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Re: sysval and doc fixes

From: Gary V. Vaughan
Subject: Re: sysval and doc fixes
Date: Wed, 21 Jun 2006 16:31:00 +0100
User-agent: Thunderbird (X11/20060519)

Eric Blake wrote:
> Hi Gary,

Hi Eric!

>>>> And if system() fails with -1 (such as for E2BIG, when I exceed the 1MB
>>>> ARG_MAX limitation), Solaris still translated that to 127:
>>>> $ perl -e 'print "syscmd(/bin/echo ".("a "x2000000).")sysval"' |\
>>>> /usr/ccs/bin/m4 -B5000000
>>>> 127
> So I guess in the above case, Solaris successfully did a vfork() but then
> failed to exec /bin/sh, explaining the 127.  I don't really know an easy
> way to force a fork() failure on Solaris, to see if I could make sysval
> display 255 or -1.  So maybe it's okay if sysval returns -1 if system()
> did likewise.

ACK.  Whichever provides the simpler implementation. :-)

>>> In theory, this means we can't tell the the difference between a system
>>> call failure and killed by signal 127 (TERMSIG is status&0x7f)... but
>>> this is definitely an improvement, so please commit after taking my comments
>>> below into consideration.
> Except that most systems don't support 127 signals, and by the patch
> below, a signal of 127, if supported, would result in 32512.  But yes, it
> is not possible to tell between a program that exited normally with status
> 127 and a program that was unable to be executed.

Exactly.  I use the definition of "In theory" == "Not really".  On second
thoughts, it is a (theoretical) limitation that might be worth a note in
the user documentation.

>>> Please port forward too :-)
> It's on my (growing) list.


>>> We can simplify the changes to src/builtin.c, and remove some redundancy.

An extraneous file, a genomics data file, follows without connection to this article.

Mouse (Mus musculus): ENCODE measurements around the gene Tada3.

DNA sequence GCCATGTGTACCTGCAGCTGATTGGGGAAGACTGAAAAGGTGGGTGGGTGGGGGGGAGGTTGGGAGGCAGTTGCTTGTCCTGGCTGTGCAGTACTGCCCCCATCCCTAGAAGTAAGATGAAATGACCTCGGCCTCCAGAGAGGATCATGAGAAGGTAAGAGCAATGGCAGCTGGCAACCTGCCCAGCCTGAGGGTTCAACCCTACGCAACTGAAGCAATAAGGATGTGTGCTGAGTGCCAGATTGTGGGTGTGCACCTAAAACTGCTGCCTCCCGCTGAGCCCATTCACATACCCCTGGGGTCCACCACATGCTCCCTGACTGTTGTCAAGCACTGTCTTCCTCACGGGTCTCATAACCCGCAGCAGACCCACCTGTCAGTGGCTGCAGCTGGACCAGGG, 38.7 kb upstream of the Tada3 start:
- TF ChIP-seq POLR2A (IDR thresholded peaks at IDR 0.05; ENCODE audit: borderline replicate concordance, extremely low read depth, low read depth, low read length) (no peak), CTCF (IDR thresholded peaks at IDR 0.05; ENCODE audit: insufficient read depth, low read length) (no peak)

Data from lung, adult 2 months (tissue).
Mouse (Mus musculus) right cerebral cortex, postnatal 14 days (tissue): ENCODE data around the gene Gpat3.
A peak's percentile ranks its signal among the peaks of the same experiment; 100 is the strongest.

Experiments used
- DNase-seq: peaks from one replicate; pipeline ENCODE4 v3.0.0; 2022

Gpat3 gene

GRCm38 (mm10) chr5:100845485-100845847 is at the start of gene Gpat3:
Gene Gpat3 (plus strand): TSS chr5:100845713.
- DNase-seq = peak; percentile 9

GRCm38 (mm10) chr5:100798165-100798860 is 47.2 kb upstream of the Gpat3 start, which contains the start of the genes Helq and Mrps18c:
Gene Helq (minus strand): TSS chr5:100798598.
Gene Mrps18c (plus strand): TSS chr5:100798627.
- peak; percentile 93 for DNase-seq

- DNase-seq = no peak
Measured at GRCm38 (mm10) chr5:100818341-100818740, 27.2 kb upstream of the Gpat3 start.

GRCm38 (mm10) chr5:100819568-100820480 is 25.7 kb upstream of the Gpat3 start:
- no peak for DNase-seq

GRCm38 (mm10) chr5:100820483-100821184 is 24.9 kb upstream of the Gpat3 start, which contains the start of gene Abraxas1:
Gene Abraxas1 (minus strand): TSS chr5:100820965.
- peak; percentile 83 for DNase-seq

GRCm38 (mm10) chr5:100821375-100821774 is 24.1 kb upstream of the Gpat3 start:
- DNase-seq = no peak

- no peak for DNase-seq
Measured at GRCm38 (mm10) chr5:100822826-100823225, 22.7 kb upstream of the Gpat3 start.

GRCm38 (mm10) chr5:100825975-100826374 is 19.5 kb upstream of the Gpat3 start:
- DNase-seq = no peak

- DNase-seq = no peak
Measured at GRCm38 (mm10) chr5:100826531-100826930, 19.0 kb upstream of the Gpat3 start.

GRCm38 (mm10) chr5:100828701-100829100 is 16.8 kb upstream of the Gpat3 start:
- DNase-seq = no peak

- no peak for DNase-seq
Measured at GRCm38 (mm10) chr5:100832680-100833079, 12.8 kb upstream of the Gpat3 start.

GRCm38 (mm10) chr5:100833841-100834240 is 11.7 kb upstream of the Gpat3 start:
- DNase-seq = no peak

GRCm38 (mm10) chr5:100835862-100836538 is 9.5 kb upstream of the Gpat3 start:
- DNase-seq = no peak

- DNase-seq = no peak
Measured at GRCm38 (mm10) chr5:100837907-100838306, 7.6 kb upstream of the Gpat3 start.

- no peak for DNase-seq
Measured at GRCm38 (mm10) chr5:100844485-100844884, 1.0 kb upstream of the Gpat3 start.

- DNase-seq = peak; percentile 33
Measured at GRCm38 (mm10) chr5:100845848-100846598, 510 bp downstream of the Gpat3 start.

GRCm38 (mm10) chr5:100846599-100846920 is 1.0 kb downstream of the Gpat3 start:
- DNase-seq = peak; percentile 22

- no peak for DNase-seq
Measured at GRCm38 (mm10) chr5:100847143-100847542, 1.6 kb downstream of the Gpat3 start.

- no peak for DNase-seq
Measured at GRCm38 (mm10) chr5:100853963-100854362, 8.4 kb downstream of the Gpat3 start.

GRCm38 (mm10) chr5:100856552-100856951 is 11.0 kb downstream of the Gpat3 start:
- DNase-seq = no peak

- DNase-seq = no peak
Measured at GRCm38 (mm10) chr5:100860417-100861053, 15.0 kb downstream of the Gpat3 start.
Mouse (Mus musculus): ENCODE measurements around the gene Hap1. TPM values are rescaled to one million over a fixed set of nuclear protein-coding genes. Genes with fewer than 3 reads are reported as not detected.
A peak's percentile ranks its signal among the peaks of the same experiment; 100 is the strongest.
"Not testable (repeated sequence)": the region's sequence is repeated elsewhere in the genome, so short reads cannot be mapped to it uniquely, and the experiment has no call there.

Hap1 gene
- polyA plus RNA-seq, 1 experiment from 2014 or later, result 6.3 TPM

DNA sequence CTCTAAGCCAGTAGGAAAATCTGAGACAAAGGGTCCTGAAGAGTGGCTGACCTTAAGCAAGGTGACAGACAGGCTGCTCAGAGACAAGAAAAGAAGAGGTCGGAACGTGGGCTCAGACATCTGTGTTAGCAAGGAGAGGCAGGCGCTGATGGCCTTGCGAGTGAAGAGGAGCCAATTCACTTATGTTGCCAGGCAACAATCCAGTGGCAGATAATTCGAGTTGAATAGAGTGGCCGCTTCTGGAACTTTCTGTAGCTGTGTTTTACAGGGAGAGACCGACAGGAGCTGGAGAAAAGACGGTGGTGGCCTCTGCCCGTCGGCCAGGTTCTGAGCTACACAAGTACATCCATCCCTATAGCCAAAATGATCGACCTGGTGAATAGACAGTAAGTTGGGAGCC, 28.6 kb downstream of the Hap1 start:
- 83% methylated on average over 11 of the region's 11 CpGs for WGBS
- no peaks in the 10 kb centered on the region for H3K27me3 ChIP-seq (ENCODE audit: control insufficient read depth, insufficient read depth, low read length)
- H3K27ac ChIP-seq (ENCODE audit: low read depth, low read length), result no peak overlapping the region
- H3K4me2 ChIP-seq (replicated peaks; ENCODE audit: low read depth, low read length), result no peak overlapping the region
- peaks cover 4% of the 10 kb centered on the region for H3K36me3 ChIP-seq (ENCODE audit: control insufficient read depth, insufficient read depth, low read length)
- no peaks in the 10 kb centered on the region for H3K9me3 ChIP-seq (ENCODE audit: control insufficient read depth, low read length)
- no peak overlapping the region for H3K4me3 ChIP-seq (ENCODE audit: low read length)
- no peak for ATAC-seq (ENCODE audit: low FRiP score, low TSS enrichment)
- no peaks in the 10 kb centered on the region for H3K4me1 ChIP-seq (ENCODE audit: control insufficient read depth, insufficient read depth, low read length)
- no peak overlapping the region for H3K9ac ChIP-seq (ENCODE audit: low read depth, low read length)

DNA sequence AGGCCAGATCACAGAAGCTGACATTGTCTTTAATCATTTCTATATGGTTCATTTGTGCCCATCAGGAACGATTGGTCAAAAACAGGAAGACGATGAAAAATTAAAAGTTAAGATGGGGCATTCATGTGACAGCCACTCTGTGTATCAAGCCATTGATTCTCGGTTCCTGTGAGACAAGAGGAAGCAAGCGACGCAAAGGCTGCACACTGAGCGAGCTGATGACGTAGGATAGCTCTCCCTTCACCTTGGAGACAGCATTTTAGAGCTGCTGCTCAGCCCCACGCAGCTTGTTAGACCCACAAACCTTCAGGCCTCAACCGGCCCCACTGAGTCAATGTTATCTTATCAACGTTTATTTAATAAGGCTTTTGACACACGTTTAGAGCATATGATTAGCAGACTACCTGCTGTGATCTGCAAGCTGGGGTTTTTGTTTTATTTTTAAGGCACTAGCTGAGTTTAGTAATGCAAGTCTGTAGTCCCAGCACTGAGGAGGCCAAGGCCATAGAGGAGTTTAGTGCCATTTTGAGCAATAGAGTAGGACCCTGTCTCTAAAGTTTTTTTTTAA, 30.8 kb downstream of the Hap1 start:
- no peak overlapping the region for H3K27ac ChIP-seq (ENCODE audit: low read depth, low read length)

>>> And fix an uninitialised variable if sysval is expanded before syscmd
>>> is used:
>>> #ifndef WEXITSTATUS
>>> # define WEXITSTATUS(status) (((status) >> 8) & 0xff)
>>> #endif
>>> #ifndef WTERMSIG
>>> # define WTERMSIG(status) ((status) & 0x7f)
>>> #endif
> Except that POSIX states that WEXITSTATUS is undefined if WIFEXITED is
> false (likewise for WIFSIGNALED/WTERMSIG); we really do need all 4 to be
> portable.
>>> /* Exit code from last "syscmd" command.  */
>>> static int sysval = 0;
> That's redundant.  Uninitialized static variables live in .bss and are
> 0-initialized by the C runtime (it is only the heap and uninitialized
> local variables that have garbage values).  Even with 1.4.4:
> $ echo sysval|m4
> 0

That is implementation defined IMHO.  Better to outright declare the
zero initialiser for future readers of the code, and when m4 is ported
to a wacky embedded environment that doesn't have all the binary sections
we are used to on ELF systems.

> But it does beg the question - should frozen files preserve sysval?  It's
> not worth changing this for 1.4.x, but we should probably add another
> command to frozen file format 2 in m4-2.0 to preserve nonzero sysval over
> freezing.

Good point. Yes, it is part of the state that we purport to snapshot into
a frozen file.

>>> ...
>>> static void
>>> m4_sysval (struct obstack *obs, int argc, token_data **argv)
>>> {
>>>   /* If previous syscmd call exited, SYSVAL is the exit status;
>>>      if syscmd was killed by a signal, SYSVAL is signal number times 256,
>>>      if syscmd could not execute command, SYSVAL is 127,
>>>      else SYSVAL is 0 */
>>>   shipout_int (obs, sysval == -1
>>>                       ? 0x7f
>>>                       : ((WEXITSTATUS (sysval))|(WTERMSIG (sysval) << 8)));
>>> }
> OK, I can keep the decode logic factored in m4_sysval, rather than
> duplicating in m4_e?syscmd.

Okay.  For future readability, maybe another pair of macros then:

#define M4SYSVAL_EXITBITS(x) \
            (WIFEXITED (x) ? WEXITSTATUS (x) : 0x0)
            (WIFSIGNALLED (x) ? (WTERMSIG (x) << 8) : 0x0)


  shipout_int (obs, sysval == -1
                      ? 0x7f
                      : (M4SYSVAL_EXITBITS (sysval) | M4SYSVAL_TERMSIGBITS 

Gary V. Vaughan      ())_.  address@hidden,gnu.org}
Research Scientist   ( '/   http://blog.azazil.net
GNU Hacker           / )=   http://trac.azazil.net/projects/libtool
Technical Author   `(_~)_   http://sources.redhat.com/autobook

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